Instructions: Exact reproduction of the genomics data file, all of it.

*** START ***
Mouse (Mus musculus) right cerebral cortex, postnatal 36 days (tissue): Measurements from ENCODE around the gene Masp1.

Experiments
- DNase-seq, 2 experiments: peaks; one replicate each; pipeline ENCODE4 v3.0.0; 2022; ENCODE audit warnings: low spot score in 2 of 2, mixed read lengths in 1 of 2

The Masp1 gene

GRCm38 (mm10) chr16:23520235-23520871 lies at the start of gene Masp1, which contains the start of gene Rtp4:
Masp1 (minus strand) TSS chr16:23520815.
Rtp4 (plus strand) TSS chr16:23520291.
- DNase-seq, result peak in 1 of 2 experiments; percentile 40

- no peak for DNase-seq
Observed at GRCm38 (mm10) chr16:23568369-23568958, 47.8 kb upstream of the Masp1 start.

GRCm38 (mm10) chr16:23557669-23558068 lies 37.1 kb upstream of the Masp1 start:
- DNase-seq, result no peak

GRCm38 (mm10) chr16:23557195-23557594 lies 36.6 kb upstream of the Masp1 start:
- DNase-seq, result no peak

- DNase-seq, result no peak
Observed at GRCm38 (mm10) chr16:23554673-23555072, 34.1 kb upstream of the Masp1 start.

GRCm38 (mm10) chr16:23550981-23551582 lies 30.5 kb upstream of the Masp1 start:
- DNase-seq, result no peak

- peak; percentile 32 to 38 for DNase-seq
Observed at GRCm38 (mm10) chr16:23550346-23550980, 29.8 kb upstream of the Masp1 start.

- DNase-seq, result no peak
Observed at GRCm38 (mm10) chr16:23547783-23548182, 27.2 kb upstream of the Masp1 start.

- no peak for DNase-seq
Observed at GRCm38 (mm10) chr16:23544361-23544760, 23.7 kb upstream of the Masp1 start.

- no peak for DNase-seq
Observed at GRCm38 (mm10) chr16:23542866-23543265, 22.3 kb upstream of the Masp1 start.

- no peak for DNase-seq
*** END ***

Mouse (Mus musculus) right cerebral cortex, postnatal 36 days (tissue): Measurements from ENCODE around the gene Masp1.

Experiments
- DNase-seq, 2 experiments: peaks; one replicate each; pipeline ENCODE4 v3.0.0; 2022; ENCODE audit warnings: low spot score in 2 of 2, mixed read lengths in 1 of 2

The Masp1 gene

GRCm38 (mm10) chr16:23520235-23520871 lies at the start of gene Masp1, which contains the start of gene Rtp4:
Masp1 (minus strand) TSS chr16:23520815.
Rtp4 (plus strand) TSS chr16:23520291.
- DNase-seq, result peak in 1 of 2 experiments; percentile 40

- no peak for DNase-seq
Observed at GRCm38 (mm10) chr16:23568369-23568958, 47.8 kb upstream of the Masp1 start.

GRCm38 (mm10) chr16:23557669-23558068 lies 37.1 kb upstream of the Masp1 start:
- DNase-seq, result no peak

GRCm38 (mm10) chr16:23557195-23557594 lies 36.6 kb upstream of the Masp1 start:
- DNase-seq, result no peak

- DNase-seq, result no peak
Observed at GRCm38 (mm10) chr16:23554673-23555072, 34.1 kb upstream of the Masp1 start.

GRCm38 (mm10) chr16:23550981-23551582 lies 30.5 kb upstream of the Masp1 start:
- DNase-seq, result no peak

- peak; percentile 32 to 38 for DNase-seq
Observed at GRCm38 (mm10) chr16:23550346-23550980, 29.8 kb upstream of the Masp1 start.

- DNase-seq, result no peak
Observed at GRCm38 (mm10) chr16:23547783-23548182, 27.2 kb upstream of the Masp1 start.

- no peak for DNase-seq
Observed at GRCm38 (mm10) chr16:23544361-23544760, 23.7 kb upstream of the Masp1 start.

- no peak for DNase-seq
Observed at GRCm38 (mm10) chr16:23542866-23543265, 22.3 kb upstream of the Masp1 start.

- no peak for DNase-seq